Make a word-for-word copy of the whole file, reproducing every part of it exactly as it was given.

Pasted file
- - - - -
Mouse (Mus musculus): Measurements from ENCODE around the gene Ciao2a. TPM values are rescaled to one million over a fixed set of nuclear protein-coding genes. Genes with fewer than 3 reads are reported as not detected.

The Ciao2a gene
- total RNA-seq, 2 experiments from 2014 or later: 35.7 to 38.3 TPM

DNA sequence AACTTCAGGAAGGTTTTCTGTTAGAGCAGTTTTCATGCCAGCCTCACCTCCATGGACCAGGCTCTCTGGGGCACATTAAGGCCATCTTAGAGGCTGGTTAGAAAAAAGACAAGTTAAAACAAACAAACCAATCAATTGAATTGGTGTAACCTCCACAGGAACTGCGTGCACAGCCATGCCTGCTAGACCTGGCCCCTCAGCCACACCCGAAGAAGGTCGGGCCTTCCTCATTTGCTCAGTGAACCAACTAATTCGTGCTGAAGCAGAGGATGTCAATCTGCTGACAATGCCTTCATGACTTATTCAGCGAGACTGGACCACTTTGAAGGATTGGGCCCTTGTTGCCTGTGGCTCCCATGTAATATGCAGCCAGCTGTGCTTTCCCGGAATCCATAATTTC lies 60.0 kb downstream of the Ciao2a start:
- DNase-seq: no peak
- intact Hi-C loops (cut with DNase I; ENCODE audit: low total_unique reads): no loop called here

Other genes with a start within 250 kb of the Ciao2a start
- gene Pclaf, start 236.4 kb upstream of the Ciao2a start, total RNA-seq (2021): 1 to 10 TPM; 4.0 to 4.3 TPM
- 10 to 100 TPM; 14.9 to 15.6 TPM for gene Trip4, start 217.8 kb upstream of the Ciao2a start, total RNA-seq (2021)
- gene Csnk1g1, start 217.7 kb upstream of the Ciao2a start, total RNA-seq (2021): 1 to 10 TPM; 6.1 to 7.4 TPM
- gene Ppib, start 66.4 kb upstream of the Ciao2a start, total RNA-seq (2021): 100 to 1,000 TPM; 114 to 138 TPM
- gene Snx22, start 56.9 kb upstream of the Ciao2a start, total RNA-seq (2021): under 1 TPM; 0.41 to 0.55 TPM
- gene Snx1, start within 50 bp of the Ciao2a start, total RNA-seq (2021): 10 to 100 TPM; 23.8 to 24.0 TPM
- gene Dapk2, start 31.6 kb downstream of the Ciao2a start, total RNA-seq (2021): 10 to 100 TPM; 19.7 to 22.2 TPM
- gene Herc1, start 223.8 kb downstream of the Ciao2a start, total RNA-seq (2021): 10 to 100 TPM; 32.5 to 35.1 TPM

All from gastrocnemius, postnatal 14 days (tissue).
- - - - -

Mouse (Mus musculus): Measurements from ENCODE around the gene Ciao2a. TPM values are rescaled to one million over a fixed set of nuclear protein-coding genes. Genes with fewer than 3 reads are reported as not detected.

The Ciao2a gene
- total RNA-seq, 2 experiments from 2014 or later: 35.7 to 38.3 TPM

DNA sequence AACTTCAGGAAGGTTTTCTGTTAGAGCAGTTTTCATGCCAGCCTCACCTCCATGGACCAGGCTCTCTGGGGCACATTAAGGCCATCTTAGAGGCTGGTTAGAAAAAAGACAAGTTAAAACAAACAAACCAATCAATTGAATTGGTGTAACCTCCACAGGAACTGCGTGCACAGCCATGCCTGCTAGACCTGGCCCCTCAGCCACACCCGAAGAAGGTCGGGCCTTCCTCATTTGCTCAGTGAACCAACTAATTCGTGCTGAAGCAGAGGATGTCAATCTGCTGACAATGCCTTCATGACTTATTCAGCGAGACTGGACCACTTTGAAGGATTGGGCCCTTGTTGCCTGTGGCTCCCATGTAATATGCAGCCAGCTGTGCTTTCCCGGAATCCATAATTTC lies 60.0 kb downstream of the Ciao2a start:
- DNase-seq: no peak
- intact Hi-C loops (cut with DNase I; ENCODE audit: low total_unique reads): no loop called here

Other genes with a start within 250 kb of the Ciao2a start
- gene Pclaf, start 236.4 kb upstream of the Ciao2a start, total RNA-seq (2021): 1 to 10 TPM; 4.0 to 4.3 TPM
- 10 to 100 TPM; 14.9 to 15.6 TPM for gene Trip4, start 217.8 kb upstream of the Ciao2a start, total RNA-seq (2021)
- gene Csnk1g1, start 217.7 kb upstream of the Ciao2a start, total RNA-seq (2021): 1 to 10 TPM; 6.1 to 7.4 TPM
- gene Ppib, start 66.4 kb upstream of the Ciao2a start, total RNA-seq (2021): 100 to 1,000 TPM; 114 to 138 TPM
- gene Snx22, start 56.9 kb upstream of the Ciao2a start, total RNA-seq (2021): under 1 TPM; 0.41 to 0.55 TPM
- gene Snx1, start within 50 bp of the Ciao2a start, total RNA-seq (2021): 10 to 100 TPM; 23.8 to 24.0 TPM
- gene Dapk2, start 31.6 kb downstream of the Ciao2a start, total RNA-seq (2021): 10 to 100 TPM; 19.7 to 22.2 TPM
- gene Herc1, start 223.8 kb downstream of the Ciao2a start, total RNA-seq (2021): 10 to 100 TPM; 32.5 to 35.1 TPM

All from gastrocnemius, postnatal 14 days (tissue).